To be more specific about your "blob" question, the wavefunction for an electron placed initially at the origin is a Gaussian that spreads with time. And Gaussians go out to infinity! If you want to see some math, it's called the Green's function, and can be found for example in Eq 6 of http://cdsweb.cern.ch/record/514621/files/0108083.pdf.

    In relativistic quantum mechanics, of course, the region of influence spreads outward at the speed of light.
  4. Aug 29, 2011 #3


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    Staff: Mentor

    QM gives us only probabilities that the electron "affects" a particular location, not a binary yes/no answer. A better picture uses shades of gray, with white (or blank) representing probability 0 and black representing probability 1. Your electron is a fuzzy gray ball that is darkest at the center and "fades out" towards white (but never quite reaching white) in all directions. As time passes, the center of the ball moves with speed v, the diameter of the ball increases gradually, and it becomes lighter and lighter gray overall, as the probabilities "spread out" over a larger volume.
  5. Aug 29, 2011 #4
    Interesting. You say that "QM gives us only probabilities that the electron 'affects' a particular location, not a binary yes/no answer". Does this mean that there exists a binary yes/no for a given (x,y,z) but that information is unknowable to us, or does it mean that the lack of a binary yes/no is a fundamental property of the universe? Or is that question itself unsolvable?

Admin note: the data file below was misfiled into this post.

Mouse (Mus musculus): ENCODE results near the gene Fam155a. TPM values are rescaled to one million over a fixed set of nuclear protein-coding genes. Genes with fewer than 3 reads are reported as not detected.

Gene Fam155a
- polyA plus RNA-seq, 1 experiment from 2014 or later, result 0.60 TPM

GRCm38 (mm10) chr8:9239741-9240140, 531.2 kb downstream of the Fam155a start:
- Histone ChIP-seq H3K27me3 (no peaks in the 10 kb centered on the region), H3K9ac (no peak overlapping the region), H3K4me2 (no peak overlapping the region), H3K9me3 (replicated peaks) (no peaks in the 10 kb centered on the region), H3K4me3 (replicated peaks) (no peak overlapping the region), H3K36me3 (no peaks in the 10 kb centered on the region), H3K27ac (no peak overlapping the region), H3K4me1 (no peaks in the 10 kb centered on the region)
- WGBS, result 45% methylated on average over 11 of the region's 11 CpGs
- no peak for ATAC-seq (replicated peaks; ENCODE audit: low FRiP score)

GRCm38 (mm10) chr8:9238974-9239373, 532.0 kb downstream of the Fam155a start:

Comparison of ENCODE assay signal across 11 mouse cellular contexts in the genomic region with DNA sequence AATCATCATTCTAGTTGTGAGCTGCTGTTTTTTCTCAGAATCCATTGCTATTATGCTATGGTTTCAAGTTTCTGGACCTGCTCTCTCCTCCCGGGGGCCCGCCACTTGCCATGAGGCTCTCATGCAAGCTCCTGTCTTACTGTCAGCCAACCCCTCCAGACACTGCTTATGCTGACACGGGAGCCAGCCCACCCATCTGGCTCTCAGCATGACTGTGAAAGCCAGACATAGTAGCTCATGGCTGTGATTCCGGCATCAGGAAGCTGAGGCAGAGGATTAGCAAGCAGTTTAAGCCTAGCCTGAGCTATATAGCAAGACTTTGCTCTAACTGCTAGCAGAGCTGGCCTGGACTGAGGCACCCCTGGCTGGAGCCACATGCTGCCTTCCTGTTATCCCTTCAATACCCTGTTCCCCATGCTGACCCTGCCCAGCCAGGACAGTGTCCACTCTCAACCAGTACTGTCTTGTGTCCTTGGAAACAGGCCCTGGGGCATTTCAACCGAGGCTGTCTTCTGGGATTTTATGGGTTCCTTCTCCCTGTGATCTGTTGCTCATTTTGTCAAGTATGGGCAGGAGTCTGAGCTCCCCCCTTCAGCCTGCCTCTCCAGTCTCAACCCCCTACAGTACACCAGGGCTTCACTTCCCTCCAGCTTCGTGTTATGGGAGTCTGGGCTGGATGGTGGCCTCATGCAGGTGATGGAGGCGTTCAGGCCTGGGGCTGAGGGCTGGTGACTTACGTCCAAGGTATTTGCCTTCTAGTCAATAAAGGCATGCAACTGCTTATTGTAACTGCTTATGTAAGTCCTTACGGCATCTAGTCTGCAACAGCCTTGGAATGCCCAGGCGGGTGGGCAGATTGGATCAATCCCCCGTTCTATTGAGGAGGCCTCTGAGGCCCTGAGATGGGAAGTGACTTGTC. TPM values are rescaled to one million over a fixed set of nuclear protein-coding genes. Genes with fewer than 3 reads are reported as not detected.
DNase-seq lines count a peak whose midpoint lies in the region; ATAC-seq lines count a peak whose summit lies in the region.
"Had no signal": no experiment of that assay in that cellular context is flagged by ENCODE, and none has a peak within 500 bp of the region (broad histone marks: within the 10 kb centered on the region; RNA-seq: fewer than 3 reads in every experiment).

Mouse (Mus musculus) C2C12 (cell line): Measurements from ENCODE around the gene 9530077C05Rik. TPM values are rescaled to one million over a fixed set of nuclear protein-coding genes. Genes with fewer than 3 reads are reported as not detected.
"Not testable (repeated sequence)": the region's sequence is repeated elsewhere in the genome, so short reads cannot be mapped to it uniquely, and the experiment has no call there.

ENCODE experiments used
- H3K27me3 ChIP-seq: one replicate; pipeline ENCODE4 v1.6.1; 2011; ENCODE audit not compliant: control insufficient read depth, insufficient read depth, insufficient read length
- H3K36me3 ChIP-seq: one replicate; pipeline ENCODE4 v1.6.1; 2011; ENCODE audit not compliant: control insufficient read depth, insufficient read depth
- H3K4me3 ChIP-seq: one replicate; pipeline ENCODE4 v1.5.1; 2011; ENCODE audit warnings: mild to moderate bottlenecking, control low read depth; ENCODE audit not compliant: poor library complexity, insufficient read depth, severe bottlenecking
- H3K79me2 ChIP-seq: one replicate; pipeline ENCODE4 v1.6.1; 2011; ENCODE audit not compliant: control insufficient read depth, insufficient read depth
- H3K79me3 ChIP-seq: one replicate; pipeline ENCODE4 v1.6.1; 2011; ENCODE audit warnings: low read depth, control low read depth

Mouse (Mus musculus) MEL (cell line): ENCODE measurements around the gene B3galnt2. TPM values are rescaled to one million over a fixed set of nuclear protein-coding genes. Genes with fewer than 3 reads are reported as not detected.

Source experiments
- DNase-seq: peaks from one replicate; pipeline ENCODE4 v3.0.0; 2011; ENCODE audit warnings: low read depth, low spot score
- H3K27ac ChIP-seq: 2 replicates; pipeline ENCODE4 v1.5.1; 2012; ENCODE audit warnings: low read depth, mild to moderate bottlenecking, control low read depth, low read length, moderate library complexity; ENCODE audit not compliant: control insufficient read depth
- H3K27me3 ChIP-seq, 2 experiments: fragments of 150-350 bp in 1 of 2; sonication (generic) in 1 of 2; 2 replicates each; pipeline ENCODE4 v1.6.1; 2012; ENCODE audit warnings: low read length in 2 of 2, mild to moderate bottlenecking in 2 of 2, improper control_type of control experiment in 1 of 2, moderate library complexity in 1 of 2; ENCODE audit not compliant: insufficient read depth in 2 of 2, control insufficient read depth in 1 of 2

6. Aug 29, 2011 #5
    This is also very interesting. So I'm trying to understand what you're saying:

    In particular, when the electron is created at t=0, it will have a quantum wave function whose domain is all of space. However, general relativity limits how fast the effects of the electron's existence spread from its origin. So the two theories are in conflict then? (If QM says there is a non-zero probability of the electron affecting a point two light years away, and general relativity says there is no way for that electron to affect that point until two years have passed, then the two theories appear to be in conflict -- or maybe I'm misunderstanding).
  7. Aug 29, 2011 #6


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    There is no generally accepted answer to these questions. This is the subject of the various interpretations of QM, which all give the same (probabilistic) predictions for the results of experiments, and about which people argue a lot, sometimes with a passion normally reserved for religious debates.
  8. Aug 29, 2011 #7
    Yes, EPR paradox is what you're pointing at.
    There was an article I read sometime ago which introduced double split experiment and went into short detail about Schrodinger's cat in a box experiment,CI.Now I'm still in the process of understanding Q.M as such my knowledge may not be up to date but take the example of a box:

    Say we place an electron inside it and then half the box,common sense guide us that the probability of finding electron is 50-50 which is to say it could be in either side of the partition however according to CI, without any observation made yet the probability distribution of the box is same in both sides.Once we have made an observation on side 'X' and an electron appears.. the probability distribution disappears on the adjoining side , so once we have closed the box again to stop observing,the distribution returns back to the 'X' side only.

    P.S: What I have described above is C.I now I am not aware of the validity of this with our current knowledge.